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Dalbergia sissoo die back-probable suspects

Dalbergia sissoo die back-probable suspects

Muhamamd Arif Chaudhary and Ejaz Ahmed


Study was initiated during 2004 at the Peshawar University Campus. Reconnaissance of the campus road side Shisham plantation was conducted. Data of 5 randomly selected trees of road side plantations, each of 1 km indicated that only 16% of the 535 trees were healthy, 20% top die, 30% vertically half dead, 20% thinned canopy and 14% completely dead. There were observed the presence of termite on 49%, black or red blood like exudation on 32%, insect borer or bore holes on 29%, canker on 26%, white threads or black fungal material (especially on butt portion) on 13% of the total avenue trees of 5 km.

The number of dry patches, beneath the bark in the sapwood were maximum (5) in thinned canopy followed by top die (3) and vertically half dead (1). The continuity of such patches towards crown and root was confirmed by making the cross sections of stem logs and excavating root system of top die tree. Besides, there were recorded 9 dead roots in top die, 7 in thinned canopy, 6 in vertically half dead and none in healthy. A maximum number of termite royal chambers with fungal garden were noted in thinned canopy followed by completely dead, top die and healthy tree. White or black fungal material and decay of roots were recorded on all the tree roots except completely dead. However no Rahizobial nodules were noted on any of the tree root system. All cross sections depicted the presence of white powdery streak at center or at periphery of damaged central part. Small out growths directed from heart wood into sapwood were noted in first 3 cross sections of first 3 consecutive logs.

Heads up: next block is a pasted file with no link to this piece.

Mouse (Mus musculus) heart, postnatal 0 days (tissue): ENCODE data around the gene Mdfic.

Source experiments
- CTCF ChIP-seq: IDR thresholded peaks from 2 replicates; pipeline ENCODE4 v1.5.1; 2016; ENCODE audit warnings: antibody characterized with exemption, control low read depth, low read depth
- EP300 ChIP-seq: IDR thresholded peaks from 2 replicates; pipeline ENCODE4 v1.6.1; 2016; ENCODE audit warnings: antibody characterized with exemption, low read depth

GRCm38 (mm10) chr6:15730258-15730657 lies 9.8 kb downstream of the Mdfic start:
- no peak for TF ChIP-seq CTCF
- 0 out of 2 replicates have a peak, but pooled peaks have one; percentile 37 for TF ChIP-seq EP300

Presence of i) white or black fungal material both on stem and root ii) exudation either of black or red blood colour iii) dry patches in stem/root and drying of roots and iv) white powdery streak in cross sections are leading to the conclusion that there have been the possibility of some fungal attack resulting in blockage of conducting tissues, causing heart wood rot followed by termite attack and elimination of Rahizobial nodulation. Therefore, it is suggested to carry out an intensive field survey; study the biology, physiology and ecology of the suspected fungi and Rhizobial nodulation pattern.

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Pakistan Journal of Forestry


Vol. 73, Iss. 1


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